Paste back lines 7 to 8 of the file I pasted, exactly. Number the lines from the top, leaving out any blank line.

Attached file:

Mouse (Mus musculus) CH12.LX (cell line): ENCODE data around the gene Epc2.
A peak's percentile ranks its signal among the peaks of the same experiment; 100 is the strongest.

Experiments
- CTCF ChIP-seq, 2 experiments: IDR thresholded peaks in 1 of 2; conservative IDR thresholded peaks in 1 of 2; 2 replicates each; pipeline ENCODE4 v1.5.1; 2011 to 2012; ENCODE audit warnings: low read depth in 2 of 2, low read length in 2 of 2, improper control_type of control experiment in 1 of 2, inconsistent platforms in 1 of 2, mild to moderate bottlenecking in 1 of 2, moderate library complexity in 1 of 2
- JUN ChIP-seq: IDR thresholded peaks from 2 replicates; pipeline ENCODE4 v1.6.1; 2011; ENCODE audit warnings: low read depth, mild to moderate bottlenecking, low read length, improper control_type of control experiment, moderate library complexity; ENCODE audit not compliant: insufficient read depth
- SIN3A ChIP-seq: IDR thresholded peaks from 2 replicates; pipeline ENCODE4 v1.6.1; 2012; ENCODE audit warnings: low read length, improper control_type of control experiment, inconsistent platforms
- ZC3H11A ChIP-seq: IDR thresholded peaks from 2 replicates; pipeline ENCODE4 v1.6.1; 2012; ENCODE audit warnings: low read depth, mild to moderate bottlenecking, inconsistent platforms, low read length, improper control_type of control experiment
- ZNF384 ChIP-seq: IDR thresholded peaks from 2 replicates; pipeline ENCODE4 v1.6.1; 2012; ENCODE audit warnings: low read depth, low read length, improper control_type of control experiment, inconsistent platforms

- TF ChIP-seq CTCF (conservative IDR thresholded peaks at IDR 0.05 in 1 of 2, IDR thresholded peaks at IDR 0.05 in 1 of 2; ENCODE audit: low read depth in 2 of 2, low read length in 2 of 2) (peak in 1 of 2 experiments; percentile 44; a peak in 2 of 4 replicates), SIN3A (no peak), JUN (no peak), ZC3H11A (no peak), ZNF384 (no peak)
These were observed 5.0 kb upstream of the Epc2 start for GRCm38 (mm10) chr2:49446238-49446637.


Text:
- ZC3H11A ChIP-seq: IDR thresholded peaks from 2 replicates; pipeline ENCODE4 v1.6.1; 2012; ENCODE audit warnings: low read depth, mild to moderate bottlenecking, inconsistent platforms, low read length, improper control_type of control experiment
- ZNF384 ChIP-seq: IDR thresholded peaks from 2 replicates; pipeline ENCODE4 v1.6.1; 2012; ENCODE audit warnings: low read depth, low read length, improper control_type of control experiment, inconsistent platforms